4 Money Fights That Are Super Common In Relationships & How To Fix Them

While money definitely isn't the most important thing when it comes to deciding whether or not you want a relationship with someone, it can definitely cause a ton of problems once you're together. Money fights in a relationship are pretty common, because two different people may very well have different ideas about how to handle finances. A strict saver is likely always going to have problems if their partner is a reckless spender.

But sometimes the polarized "spender" versus "saver" dynamic doesn't fully encompass the issue. Maybe one of you thinks that you should be spending your money on traveling and seeing the world, while the other wants to save up every penny to buy a new tech gadget. Like most other areas of a relationship, your spending habits may or may not be compatible — but if you're both willing to try and understand where the other is coming from, then you just might be able to work through money spats without letting them become a serious problem in the relationship. Here are some common things partners disagree on when it comes to finances and some ways to deal with them so you're both happy.

Spenders Versus Savers

According to dating expert and licensed marriage therapist, Anita A. Chlipala, one of the most common sources of conflict between couples regarding money has to do with "differences in values."

"One needs more financial security and the other wants to live more in the moment," Chlipala tells Elite Daily.

This can be really frustrating because objectively, it's easy to see that both sides of the argument are necessary ingredients to a responsible (but not overly restrictive) financial plan.

Chlipala recommends acknowledging that both of you have valid points.

"Couples get stuck in the same fights because they don't accept that their partner is different — they usually think their partner is wrong," she says. "Values are values, and one is not better than the other, they're just different."

The "Dominant" Partner Should Carry More Of The Financial Responsibilities

Gender equality is so important, and still, many people believe that in an ideal situation, the male (or "dominant") partner should be the one to front the check — even after the relationship is past the initial courting phase. And it's totally OK to have strong opinions about it either way, but, according to personal consultant and founder of Live For Yourself Consulting, Benjamin Ritter, it's best to talk about your money values upfront.

"Discuss money issues before they arise," Ritter tells Elite Daily. "Bring up your opinions on splitting checks or taking turns paying [once you are no longer new to] the relationship."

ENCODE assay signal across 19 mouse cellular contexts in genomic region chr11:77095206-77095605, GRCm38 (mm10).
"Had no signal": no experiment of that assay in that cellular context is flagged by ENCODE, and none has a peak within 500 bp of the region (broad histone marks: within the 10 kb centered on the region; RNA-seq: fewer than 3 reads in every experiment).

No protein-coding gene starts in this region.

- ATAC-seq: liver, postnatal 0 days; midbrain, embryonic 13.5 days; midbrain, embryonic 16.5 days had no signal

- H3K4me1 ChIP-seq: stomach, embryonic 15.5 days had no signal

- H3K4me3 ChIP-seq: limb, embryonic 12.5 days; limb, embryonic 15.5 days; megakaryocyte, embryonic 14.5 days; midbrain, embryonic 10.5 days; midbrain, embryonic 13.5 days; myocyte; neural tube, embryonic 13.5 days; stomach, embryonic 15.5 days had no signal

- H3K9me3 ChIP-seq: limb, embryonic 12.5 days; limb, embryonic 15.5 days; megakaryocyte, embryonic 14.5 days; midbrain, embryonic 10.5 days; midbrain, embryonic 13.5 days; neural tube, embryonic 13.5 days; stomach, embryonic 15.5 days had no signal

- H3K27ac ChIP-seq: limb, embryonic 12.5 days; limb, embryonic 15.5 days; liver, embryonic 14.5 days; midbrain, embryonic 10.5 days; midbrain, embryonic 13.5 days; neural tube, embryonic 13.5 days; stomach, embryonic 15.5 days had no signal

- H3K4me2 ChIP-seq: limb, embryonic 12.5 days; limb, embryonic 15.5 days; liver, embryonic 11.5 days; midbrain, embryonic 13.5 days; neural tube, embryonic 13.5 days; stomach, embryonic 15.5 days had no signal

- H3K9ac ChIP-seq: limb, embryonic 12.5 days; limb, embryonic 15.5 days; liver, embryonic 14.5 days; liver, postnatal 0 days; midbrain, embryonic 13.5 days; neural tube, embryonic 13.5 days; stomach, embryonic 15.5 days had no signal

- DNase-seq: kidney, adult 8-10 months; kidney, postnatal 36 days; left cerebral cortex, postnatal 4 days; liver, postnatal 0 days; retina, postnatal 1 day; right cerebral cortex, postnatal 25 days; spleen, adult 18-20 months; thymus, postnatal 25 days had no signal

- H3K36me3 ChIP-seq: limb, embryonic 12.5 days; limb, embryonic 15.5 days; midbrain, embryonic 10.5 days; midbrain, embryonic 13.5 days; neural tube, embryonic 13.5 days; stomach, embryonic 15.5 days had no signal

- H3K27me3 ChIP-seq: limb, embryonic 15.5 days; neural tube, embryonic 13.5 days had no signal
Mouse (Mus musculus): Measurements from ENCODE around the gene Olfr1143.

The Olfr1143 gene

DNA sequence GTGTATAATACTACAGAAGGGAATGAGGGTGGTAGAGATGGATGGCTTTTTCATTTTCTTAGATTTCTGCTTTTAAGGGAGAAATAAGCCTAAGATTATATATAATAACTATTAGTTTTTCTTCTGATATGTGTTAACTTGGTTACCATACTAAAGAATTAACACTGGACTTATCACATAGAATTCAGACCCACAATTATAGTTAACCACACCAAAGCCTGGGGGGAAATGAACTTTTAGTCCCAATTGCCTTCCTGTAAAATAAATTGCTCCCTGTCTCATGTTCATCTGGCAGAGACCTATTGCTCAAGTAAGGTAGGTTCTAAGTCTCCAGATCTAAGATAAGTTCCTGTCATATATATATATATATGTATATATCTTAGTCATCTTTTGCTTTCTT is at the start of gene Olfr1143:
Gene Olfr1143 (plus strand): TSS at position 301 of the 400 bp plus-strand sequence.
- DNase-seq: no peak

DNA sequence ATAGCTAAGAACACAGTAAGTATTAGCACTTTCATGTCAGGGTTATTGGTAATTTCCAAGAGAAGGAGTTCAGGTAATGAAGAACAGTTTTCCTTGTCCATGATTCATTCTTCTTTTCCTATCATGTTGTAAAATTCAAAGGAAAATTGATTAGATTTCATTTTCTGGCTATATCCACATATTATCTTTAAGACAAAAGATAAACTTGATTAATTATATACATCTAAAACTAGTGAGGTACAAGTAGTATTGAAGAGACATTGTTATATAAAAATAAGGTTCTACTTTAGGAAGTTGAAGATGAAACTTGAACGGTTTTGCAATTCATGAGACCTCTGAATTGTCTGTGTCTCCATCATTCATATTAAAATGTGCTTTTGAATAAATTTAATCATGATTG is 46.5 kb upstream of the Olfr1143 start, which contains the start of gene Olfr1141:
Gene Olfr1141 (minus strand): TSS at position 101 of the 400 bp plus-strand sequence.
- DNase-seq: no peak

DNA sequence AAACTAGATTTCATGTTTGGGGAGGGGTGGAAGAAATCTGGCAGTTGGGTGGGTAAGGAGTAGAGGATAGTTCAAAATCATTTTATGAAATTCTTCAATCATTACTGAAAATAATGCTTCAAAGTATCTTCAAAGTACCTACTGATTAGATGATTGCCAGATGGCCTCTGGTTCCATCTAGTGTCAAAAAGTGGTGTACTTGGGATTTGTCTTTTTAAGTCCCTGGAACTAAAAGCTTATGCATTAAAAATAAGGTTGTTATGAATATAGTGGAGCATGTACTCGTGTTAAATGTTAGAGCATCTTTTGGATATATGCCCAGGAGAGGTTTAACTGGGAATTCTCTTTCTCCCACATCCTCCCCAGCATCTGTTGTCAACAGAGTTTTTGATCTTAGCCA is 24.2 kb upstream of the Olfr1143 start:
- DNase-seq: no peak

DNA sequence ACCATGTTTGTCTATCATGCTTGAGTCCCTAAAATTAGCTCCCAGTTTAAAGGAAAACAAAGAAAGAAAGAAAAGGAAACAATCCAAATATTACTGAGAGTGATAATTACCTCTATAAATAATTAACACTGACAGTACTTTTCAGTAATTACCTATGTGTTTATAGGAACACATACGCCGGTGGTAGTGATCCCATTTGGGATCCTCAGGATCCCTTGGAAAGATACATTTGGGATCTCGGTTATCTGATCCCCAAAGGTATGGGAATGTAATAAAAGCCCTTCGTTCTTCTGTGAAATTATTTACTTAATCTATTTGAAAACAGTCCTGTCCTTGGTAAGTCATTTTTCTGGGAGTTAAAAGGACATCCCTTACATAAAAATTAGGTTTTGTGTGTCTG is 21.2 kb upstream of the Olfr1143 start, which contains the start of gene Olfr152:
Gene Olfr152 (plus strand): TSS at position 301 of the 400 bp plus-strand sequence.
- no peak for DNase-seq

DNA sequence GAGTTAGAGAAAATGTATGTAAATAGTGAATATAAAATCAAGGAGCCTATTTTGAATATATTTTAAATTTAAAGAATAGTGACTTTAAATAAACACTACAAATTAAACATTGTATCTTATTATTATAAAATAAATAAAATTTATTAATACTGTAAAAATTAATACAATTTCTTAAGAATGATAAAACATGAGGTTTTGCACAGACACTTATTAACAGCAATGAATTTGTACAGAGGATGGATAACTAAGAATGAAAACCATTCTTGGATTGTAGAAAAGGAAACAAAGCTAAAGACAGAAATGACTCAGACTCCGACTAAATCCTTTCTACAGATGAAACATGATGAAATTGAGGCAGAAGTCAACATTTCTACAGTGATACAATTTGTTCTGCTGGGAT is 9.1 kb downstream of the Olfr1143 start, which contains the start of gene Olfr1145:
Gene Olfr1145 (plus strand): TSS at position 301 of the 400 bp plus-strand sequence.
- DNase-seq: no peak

A Power Struggle When One Of You Makes Significantly More

Dating someone who makes way more money than you do is rarely something that people complain about. But the truth is, as the relationship continues to evolve, this creates a strong dynamic between two people.

It's easy for the partner that's constantly giving to feel entitled to more of a say in other areas of the relationship, which can sometimes lead to an imbalance of power.

According to author of The Dating Mirror: Trust Again, Love Again, Diana Dorell, that's one of the reasons it's so important to keep an open dialogue about your "long-term goals" as a couple, and to make sure that you're both making financial decisions that support a shared vision.

Wants Versus Needs

"[Disagreements over] what constitutes a 'reasonable' purchase versus a 'want' [is what] usually happens when a spender meets a saver," says Dorell.

But, like Chlipala noted, it's best not to assume that either one of you is "right" while the other must be "wrong." Try your best to not be judgmental, but rather to talk it out so you can move forward with a better understanding of what the other feels.

"Identify what is important to each of you and why," says Chlipala. "These are related not just to values but our dreams, preferences, personality, how we were raised, etc. Find what your non-negotiable area is, and try to keep it small. What is the most important thing you need to honor your dream?"

In the end, Ritter, Chlipala, and Dorell all agree that the most important thing you can do when it comes to keeping both people happy is to reach a compromise. The bottom line is if that you are unable to make compromises for each other to account for your differences, then the inability to do so is likely going to be a running theme in other areas of the relationship as time goes on.

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